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Closing tax loophole for rentals doesn’t go far enough for some

The closing of a tax loophole which allow some owners of holiday lets to avoid paying council tax does not go far enough for one local authority at the centre of Britain’s tourist trade. 

Last week the government said it would change the favourable tax status of many holiday lets. Currently HMRC classes a ‘furnished holiday let’ as a business, with consequently lower taxes than those on a buy to let property. 

Owners must meet certain criteria, chiefly that the home is available to let for 201 days a year and is actually let for at least 105 days, with no single letting exceeding 31 days; and, of course, the property must be fully furnished. 


These rules are highly specific but mean the owners pay business rates instead of the usually-higher council tax; owners can also offset many operating costs against tax, and when it comes to selling the Capital Gains Tax liability is lower than on a buy to let investment. 

However, Cornwall Council is qualified in its support for the move. Commenting to the Western Morning News, council members say Cornwall loses £10m a year from holiday homes not paying any council tax or business rates. In the county, around half of the total of all holiday lets and second homes combined do actually pay council tax but some councillors want to levy additional council tax on these owners anyway - figures suggested range from 25 to 50 per cent as a surcharge. 

In addition, some councillors want no business tax entitlement even for those holiday lets which are genuinely available for the required number of days. One such councillor comments to the WMN: "The proposed changes do not stop holiday owners with genuine businesses from paying no council tax. Most can register for business rates and therefore pay nothing because they are classed as small businesses” says one councillor, who claims it is infuriating to Cornish residents who pay often over £2,000 a year towards services while owners of similar properties pay nothing."


And Andrew George, a former Liberal Democrat MP in the county, says: "If the Conservatives were genuinely intending to introduce legislation to close this tax loophole it would of course be welcome. But they’ve provided little information on what legislation is planned and just offered another consultation after a previous consultation a few years ago. That this has been announced just before crucial local elections suggests their purpose is cynical rather than substantial.”

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    I have a nice holiday home that I used to rent for short lets from Easter to September and a six month let over the winter. However the SNP banned me and any tenant from agreeing to a six month specified tenancy, so now I let it out as short lets all year round and have discovered I can get peak week rates for October, Christmas and New Year lets, as well as frequent off peak shorter lets.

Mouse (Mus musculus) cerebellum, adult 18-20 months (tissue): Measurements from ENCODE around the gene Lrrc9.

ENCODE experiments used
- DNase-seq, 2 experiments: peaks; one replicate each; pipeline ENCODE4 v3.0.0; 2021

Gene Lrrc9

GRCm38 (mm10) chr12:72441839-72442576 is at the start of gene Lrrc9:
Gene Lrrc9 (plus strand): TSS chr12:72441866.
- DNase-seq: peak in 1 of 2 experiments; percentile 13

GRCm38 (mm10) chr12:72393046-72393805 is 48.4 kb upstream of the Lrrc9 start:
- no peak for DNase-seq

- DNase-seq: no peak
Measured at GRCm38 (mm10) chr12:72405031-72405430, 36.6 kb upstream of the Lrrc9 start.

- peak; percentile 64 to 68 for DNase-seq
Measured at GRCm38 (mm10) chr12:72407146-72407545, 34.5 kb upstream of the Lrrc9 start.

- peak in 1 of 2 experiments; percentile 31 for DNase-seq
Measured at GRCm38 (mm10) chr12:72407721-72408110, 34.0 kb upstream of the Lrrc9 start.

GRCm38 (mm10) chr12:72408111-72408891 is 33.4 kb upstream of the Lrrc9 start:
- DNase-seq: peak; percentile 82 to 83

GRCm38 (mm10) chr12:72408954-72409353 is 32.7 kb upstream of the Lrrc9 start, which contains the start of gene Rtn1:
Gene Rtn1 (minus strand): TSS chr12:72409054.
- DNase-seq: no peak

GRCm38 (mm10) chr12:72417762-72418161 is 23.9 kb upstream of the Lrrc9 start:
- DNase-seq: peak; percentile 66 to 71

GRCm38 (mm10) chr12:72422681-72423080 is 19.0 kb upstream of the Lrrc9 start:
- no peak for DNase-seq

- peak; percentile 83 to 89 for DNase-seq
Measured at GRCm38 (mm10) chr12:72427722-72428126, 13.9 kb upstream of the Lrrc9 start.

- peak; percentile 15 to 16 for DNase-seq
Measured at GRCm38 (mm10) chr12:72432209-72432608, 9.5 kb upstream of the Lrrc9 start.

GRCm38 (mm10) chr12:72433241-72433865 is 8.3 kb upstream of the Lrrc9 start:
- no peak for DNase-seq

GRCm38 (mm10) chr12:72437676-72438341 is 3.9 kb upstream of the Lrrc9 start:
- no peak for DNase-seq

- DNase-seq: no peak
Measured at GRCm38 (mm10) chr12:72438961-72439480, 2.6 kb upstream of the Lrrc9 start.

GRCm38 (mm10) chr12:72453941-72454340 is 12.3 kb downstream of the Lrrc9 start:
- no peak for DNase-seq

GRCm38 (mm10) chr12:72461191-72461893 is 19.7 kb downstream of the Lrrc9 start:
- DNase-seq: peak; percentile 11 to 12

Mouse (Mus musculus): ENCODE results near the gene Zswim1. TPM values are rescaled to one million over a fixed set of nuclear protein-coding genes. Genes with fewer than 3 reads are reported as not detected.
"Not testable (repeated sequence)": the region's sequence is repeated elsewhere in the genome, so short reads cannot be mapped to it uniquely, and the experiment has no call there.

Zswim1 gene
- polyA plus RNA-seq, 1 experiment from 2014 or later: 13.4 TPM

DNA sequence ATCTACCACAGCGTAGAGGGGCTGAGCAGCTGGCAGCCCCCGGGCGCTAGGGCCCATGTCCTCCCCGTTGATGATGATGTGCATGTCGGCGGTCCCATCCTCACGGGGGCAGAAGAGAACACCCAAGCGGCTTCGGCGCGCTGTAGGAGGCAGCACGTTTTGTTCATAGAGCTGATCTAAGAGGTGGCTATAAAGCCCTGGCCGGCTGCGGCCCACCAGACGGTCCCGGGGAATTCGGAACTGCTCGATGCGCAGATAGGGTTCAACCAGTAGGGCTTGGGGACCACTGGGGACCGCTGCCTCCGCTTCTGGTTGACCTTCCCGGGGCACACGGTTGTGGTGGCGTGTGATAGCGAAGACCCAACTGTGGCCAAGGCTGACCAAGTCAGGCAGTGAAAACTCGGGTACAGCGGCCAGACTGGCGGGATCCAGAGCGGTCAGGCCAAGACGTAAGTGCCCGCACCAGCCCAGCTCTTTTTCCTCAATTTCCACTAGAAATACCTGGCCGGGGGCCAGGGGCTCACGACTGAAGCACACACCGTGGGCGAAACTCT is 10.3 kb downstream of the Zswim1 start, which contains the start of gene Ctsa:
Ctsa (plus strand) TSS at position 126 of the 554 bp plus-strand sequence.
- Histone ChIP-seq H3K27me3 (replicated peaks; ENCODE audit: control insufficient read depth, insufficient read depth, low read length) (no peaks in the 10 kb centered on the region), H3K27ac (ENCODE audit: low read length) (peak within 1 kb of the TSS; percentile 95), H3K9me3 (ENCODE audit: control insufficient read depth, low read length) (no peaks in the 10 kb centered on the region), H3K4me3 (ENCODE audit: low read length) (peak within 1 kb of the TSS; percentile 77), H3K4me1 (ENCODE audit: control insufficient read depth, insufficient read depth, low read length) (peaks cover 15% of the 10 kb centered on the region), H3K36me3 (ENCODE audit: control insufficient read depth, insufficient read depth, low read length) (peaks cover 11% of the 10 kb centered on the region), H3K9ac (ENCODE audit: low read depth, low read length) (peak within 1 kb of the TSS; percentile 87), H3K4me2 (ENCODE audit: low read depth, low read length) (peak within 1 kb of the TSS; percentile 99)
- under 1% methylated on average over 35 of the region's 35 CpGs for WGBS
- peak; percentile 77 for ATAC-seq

It now also qualifies for Business rates (with nothing to pay) and is exempt from about £2k Council Tax as well. I also have plenty of opportunities to keep it well maintained without tenants getting in the way.

    As a result I am over £3000 a year better off (after tax) and there is one less high quality home now available for the winter months, which was previously let at a bargain rent from October to March every year. I'm winning - but I'm not sure there is any advantage to any tenants from the SNP's ludicrous 2017 legislation.

    The same situation is common in Edinburgh where flats let to students for 8 or 9 months per year were kept in pristine condition to attract summer visitors. Now students must pay higher rents 12 months of the year for flats which are kept safe but not as pristine as before when they paid lower rents for only 8 or 9 months of the year.

    Those claiming to "protect" tenants need to learn some real world common sense!

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    I am sure those that are forced to rent for 6 months are non too happy that they have to go elsewhere in the summer, its ironic that you dont seem to see this as a problem, devon & cornwall have a undersupply of homes & rents are high as they have to compete with air b&b


    I don't think the SNP dictatorship sttretches as far as the South West yet?

    If you had paid attention you would have read my winter tenants and Edinburgh students were actually getting great properties at bargain rental rates, subsidised by higher short term rentals.

    Anyway, my property, my rules.

    Six months cheap rent in a high quality house, which they would otherwise never be able to afford, was keenly sought by many tenants every time it was available and with total acceptance and understanding of the situation offered.

    No tenants win after the SNP interference. I didn't ever want the type of tenant anyway who wasn't prepared to accept my rules and I don't have to kowtow to them or their SNP heroes.

    As for those moaning about having to move on after six months from properties in the South West, the Scottish experience is most tenants would prefer six months to nothing, because that is the alternative, not twelve months or longer.

    South West tenants know tge reality of living in a tourist hotspot and can either work longer or harder to save up faster or move to areas like the North East where more affordable properties are available.

    We can't all stay exactly where we would really like to be. The prices in Monaco are just outrageous although I don't exactly fancy living near some of the neighbours anyway, no matter how big their boat and historic tax free dividend payments taken.

  • David Lester

    Cornwall Council, "mug" Tourists and tourism at every opportunity! so this is just another way they can get more money from it.


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